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Sea Education Association | SEA Currents

SEA Currents: port stops


Nov

20

Here’s to C-275!

Clare Feely, Asst. Engineer and proud SEA alum
Ocean Exploration

Let’s count off. Who’s here? One-two-three-four.seventeen-eighteen! Alright, we have everyone. Every shipboard muster begins with a count off, a count up or count down to ensure that all the students and staff are present. One through eighteen for the students and interns and then by department for the crew. Here are some more important and interesting numbers from the trip.

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Nov

19

Life at Anchor

Maddy Sandler , B Watch, Oberlin College
The Global Ocean

Today is our last day at anchor before we set out for a three week sail to the Kermedec Islands and back! Both students and crew are taking advantage of land while we still can, heading ashore in groups to stretch our legs, buy back-up stocks of toothpaste, and explore the quaint town of Russell. Meanwhile, Conservation and Management students are looking for local Kiwis to interview. Our class has focused on studying the use of single-use plastics in the States, particularly Falmouth, Mass.

Categories: Robert C. Seamans,The Global Ocean: New Zealand, • Topic: port stops • (0) CommentsPermalink

Nov

19

Exploring Grenada

Kim Reed, Steward
Ocean Exploration

Today we ventured ashore for a tour of Grenada with our outstanding guide, Mandu. Our journey began travelling north along the west coast of the island with picturesque views of tiny bays and harbors and a narrative of the island’s complex history. The bus chugged up the steep volcanic hillside and brought us to our first swim call (aka Sierra Charlie) at a waterfall! The already high spirits of the group lifted even further as we played in the cool, rejuvenating mountain waters.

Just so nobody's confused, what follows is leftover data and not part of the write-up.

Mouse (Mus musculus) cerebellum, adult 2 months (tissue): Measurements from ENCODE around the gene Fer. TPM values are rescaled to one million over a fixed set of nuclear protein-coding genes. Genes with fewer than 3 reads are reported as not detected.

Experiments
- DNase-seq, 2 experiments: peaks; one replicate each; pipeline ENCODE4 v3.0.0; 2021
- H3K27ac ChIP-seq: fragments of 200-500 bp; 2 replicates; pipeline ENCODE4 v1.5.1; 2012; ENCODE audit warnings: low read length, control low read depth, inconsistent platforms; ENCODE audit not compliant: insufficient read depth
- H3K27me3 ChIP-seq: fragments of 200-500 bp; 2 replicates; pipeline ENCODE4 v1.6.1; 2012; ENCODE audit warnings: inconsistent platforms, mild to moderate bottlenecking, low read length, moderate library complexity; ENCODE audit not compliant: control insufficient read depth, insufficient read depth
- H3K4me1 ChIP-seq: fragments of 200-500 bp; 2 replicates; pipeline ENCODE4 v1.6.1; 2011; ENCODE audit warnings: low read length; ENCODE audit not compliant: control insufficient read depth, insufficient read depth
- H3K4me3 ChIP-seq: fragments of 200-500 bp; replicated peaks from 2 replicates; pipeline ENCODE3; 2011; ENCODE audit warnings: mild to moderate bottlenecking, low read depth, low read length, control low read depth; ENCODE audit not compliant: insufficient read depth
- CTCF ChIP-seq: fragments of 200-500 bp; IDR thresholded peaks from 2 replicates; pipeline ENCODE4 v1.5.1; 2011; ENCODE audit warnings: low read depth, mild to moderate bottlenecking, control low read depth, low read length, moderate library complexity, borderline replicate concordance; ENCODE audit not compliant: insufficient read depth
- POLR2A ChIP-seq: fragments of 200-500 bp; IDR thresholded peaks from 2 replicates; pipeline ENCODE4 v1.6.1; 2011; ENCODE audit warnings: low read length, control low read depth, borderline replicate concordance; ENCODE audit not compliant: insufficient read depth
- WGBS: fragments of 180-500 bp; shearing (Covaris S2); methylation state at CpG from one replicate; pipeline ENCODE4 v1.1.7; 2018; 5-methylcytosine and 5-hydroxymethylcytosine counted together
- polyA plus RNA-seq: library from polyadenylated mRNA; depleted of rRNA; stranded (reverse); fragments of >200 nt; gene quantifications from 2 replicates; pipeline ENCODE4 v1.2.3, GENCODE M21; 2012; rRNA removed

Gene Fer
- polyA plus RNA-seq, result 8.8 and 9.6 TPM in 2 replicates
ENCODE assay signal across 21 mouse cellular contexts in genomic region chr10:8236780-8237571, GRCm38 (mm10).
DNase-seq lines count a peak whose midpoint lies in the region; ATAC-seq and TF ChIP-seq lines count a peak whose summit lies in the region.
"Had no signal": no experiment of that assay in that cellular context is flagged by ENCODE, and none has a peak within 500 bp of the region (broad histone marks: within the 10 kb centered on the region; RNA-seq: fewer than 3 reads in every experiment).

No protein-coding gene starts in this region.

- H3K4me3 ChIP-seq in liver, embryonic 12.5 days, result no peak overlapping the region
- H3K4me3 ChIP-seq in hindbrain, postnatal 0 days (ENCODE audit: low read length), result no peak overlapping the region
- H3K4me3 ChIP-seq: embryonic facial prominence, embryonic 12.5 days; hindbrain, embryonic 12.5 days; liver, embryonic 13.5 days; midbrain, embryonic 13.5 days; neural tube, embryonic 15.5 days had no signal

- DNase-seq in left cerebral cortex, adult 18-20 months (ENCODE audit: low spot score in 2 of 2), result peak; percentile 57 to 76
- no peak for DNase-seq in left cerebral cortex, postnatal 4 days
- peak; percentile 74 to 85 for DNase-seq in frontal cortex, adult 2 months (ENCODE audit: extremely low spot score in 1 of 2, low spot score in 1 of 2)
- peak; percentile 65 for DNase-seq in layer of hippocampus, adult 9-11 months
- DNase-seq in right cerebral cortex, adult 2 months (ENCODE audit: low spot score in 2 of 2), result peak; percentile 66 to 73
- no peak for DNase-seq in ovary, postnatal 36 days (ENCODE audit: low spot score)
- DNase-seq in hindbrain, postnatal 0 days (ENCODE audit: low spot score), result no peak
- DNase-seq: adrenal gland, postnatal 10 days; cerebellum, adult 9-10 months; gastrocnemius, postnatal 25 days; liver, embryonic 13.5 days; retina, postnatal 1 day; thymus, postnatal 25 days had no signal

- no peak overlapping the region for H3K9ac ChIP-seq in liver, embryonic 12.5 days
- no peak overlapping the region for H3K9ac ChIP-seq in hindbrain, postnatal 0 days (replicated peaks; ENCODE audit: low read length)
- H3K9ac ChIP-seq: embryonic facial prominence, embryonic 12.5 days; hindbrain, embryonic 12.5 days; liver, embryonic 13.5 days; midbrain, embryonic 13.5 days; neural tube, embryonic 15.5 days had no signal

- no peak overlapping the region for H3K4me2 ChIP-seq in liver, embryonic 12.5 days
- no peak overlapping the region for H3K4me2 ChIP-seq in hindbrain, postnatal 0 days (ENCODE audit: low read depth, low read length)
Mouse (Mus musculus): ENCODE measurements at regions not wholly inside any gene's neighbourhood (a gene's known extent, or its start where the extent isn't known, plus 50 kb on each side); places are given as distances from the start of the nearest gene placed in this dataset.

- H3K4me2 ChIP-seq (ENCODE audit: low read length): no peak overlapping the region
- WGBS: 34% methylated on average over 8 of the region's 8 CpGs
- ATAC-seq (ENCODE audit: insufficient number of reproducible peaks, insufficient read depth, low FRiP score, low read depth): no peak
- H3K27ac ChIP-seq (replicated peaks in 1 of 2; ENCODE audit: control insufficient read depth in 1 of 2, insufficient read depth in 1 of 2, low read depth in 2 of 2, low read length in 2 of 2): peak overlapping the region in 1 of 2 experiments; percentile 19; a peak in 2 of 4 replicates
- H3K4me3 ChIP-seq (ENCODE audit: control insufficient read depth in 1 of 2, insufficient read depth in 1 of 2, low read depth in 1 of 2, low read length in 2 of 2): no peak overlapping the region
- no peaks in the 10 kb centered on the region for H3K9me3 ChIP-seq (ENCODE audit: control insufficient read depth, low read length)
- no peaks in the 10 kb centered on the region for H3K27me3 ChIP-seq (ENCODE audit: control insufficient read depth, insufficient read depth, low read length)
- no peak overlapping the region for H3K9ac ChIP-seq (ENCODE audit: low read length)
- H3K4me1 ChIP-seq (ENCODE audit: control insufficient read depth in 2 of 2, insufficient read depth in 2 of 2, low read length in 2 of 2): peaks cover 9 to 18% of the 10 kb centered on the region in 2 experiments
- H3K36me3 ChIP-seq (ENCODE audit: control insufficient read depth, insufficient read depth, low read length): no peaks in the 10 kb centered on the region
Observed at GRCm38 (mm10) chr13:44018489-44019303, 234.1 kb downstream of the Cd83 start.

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Nov

18

Another Field Trip!

Katie Livingston, Wellesley College, B Watch, Wellesley College
The Global Ocean

Hello all!

Today was our second day anchored off of Russell and we took a field trip to the Waitangi Treaty Grounds where the Treaty of Waitangi was signed. Many of us wore full yellow foul weather gear to stay dry in the rain, which resulted in many confused looks and inquiries as to why we were dressed like banana slugs.

Categories: Robert C. Seamans,The Global Ocean: New Zealand, • Topic: port stops • (0) CommentsPermalink

Nov

17

St. Georges, Grenada

Cassie Sleeper, Chief Mate
Ocean Exploration

Here we are at anchor in St. Georges, Grenada, our final destination.  It’s quite amazing how far we’ve come in the 29 days since leaving the dock in Woods Hole.  There is excitement in the air as the students are getting ready to go ashore and maybe a little unwilling recognition that the trip is almost over.  The final port call is a bittersweet moment as one has spent the whole trip heading to this point (storms and dolphins, rain and rainbows, crepuscular rays and beautiful sunsets) and yet this community and home we have built is almost over.